Winning product concept races … lessons from bookies

In the front end of new product development (NPD), techies and marketers disagree. Techies say their new technology will sweep the market. Marketers say, wait a minute, let’s find out what customers want.

What both engineers and marketers should know, is that in the front end of NPD uncertainty reigns. You can’t change luck. So, in most client projects, I search for hidden information that reduces the odds of a product concept’s failure.

Doug Hubbard is author of How to Measure Anything: Finding the value of intangibles in business. His approach is that of a bookie. He points out that a new feature in a product concept could increase sales by >12%. But the increase could be a lot less. Bookies invest in finding hidden information that reduces the odds of losing a bet.

Hubbard’s approach resembles that of Annie Duke, a scientist turned poker player. A description of Annie’s decision-making method is in a previous post.

Alvin’s dilemma … accept the techies’ push or learn what customers want

Alvin is Dir., Specialty Products Marketing for the firm’s paint thickeners. Techies in the R&D division developed a new thickener. They are pushing Alvin to test it in his market. Alvin does not want to do this. He hired me to find out what paint manufacturers want in a new thickener. He needs to know the odds of failure if he doesn’t follow the techie’s approach.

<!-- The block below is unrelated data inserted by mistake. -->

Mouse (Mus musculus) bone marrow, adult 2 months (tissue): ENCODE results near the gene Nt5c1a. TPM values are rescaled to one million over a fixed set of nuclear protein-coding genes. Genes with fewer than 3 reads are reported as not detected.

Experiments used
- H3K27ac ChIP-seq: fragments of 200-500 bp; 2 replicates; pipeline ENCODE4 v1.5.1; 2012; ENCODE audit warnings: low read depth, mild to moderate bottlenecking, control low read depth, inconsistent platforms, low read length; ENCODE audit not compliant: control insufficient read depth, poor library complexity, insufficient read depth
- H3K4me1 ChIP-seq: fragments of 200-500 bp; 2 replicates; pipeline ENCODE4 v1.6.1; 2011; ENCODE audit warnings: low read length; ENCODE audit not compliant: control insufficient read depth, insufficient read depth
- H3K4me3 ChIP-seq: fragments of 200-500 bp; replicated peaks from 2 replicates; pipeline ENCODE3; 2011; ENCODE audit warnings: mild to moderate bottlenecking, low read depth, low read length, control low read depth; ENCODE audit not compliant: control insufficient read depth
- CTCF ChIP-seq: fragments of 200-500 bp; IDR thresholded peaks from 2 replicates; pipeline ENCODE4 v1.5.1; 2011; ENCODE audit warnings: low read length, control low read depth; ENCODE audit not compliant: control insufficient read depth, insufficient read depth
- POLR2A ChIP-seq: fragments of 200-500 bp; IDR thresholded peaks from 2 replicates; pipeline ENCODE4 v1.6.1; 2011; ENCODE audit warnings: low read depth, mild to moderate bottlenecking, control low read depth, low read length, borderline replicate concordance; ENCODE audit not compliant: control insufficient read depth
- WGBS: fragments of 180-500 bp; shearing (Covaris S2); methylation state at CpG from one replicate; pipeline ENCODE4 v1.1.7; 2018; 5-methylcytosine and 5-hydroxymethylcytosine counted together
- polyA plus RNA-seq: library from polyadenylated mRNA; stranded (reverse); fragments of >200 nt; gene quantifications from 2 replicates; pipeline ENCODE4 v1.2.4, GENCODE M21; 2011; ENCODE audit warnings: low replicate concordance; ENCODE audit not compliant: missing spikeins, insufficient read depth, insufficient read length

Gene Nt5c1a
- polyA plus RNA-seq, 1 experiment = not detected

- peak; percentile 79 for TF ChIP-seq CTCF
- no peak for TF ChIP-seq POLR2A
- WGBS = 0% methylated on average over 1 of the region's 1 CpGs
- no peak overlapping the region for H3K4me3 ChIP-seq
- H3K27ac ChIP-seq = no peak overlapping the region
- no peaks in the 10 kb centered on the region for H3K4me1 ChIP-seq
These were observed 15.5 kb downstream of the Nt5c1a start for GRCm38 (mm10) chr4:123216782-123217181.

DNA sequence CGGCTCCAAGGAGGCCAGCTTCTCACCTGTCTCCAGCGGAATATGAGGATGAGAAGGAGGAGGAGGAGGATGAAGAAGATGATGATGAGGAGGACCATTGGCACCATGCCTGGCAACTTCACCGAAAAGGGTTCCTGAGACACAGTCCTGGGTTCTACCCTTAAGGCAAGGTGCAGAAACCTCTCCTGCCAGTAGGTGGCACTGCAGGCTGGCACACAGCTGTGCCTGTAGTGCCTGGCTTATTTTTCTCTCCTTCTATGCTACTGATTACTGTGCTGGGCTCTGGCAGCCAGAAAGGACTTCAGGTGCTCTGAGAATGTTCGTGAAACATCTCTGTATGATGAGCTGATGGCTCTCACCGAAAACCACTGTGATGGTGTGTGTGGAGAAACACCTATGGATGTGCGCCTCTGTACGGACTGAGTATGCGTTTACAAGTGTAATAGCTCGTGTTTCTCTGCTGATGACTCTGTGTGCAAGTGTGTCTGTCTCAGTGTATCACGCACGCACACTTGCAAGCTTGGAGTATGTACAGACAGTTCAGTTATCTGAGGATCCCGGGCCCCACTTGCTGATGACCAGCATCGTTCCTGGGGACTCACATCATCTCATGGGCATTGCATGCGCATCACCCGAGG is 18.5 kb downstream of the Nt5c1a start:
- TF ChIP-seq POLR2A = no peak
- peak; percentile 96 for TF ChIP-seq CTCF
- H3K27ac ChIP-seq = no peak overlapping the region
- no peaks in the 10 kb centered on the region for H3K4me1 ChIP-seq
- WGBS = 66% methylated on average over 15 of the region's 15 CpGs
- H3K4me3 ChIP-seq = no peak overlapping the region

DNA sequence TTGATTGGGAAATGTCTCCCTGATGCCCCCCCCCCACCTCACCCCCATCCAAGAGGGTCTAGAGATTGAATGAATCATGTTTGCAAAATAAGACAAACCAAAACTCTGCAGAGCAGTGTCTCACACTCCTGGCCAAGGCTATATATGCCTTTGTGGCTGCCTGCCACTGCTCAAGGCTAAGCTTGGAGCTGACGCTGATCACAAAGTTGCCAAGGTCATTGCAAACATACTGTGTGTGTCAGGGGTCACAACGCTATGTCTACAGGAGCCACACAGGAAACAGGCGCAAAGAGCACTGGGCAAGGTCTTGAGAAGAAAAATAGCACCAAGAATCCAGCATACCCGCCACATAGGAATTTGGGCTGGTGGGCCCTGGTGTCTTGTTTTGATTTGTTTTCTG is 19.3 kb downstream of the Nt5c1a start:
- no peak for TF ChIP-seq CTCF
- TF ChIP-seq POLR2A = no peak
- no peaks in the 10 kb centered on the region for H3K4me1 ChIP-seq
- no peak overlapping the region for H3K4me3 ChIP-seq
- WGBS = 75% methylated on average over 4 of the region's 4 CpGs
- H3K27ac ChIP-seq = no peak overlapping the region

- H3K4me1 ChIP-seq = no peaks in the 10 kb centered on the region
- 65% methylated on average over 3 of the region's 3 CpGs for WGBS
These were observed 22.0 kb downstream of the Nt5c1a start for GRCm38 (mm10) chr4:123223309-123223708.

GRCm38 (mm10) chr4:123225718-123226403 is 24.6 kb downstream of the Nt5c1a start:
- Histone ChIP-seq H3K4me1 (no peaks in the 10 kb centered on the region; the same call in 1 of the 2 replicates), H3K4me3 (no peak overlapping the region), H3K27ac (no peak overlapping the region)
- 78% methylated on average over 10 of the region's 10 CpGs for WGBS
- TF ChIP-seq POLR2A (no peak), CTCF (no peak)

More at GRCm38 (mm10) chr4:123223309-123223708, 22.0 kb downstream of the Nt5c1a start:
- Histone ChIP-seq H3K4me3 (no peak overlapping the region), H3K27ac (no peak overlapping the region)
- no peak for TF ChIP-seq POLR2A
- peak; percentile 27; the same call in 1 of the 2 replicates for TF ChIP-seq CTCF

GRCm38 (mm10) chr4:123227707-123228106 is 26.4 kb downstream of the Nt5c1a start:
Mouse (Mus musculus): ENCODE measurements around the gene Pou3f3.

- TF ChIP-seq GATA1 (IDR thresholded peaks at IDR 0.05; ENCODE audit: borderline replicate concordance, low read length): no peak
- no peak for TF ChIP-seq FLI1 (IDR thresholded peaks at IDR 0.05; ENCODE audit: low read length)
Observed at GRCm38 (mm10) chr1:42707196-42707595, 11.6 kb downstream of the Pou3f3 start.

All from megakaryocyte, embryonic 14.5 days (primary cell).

In my project for Alvin I entered into elicitation conversations with 30 knowledgeable individuals in the paint industry. At the start of a >15 min. conversation, each individual assumed the role of Professor. During the conversation I remained in the role of the Intelligent Pupil.

The project was a blind study; the client remained unknown. Selection of individuals for the conversation was random. They were chosen from a pool of >200 well-informed individuals. Under these conditions, using the Central Limit theorem results in a valuable mix of both qualitative and quantitative information.


There was no interest in the techies’ paint thickener concept. Why? “Cost to us to qualify a new thickener— assuming it’s completely compatible with our formulations — is at least $150,000. It’s a poor investment for us.” The Sherwin-Williams Co.

Strong interest in a little-known need. “George if your client could tweak thickeners so that we could lower the pigment grind step in our paint production, that would remove an energy intensive and time-consuming step.” Benjamin Moore

Alvin and the techies exploited this new knowledge.

Tweaked thickeners so that 1. There is no pigment grind step, 2. Tweaks are completely compatible with customers’ formulations.

Four years after introducing the tweaked product, Alvin had:

  • Raised the product group margin to 85%.
  • Become #1 in share of the thickener market.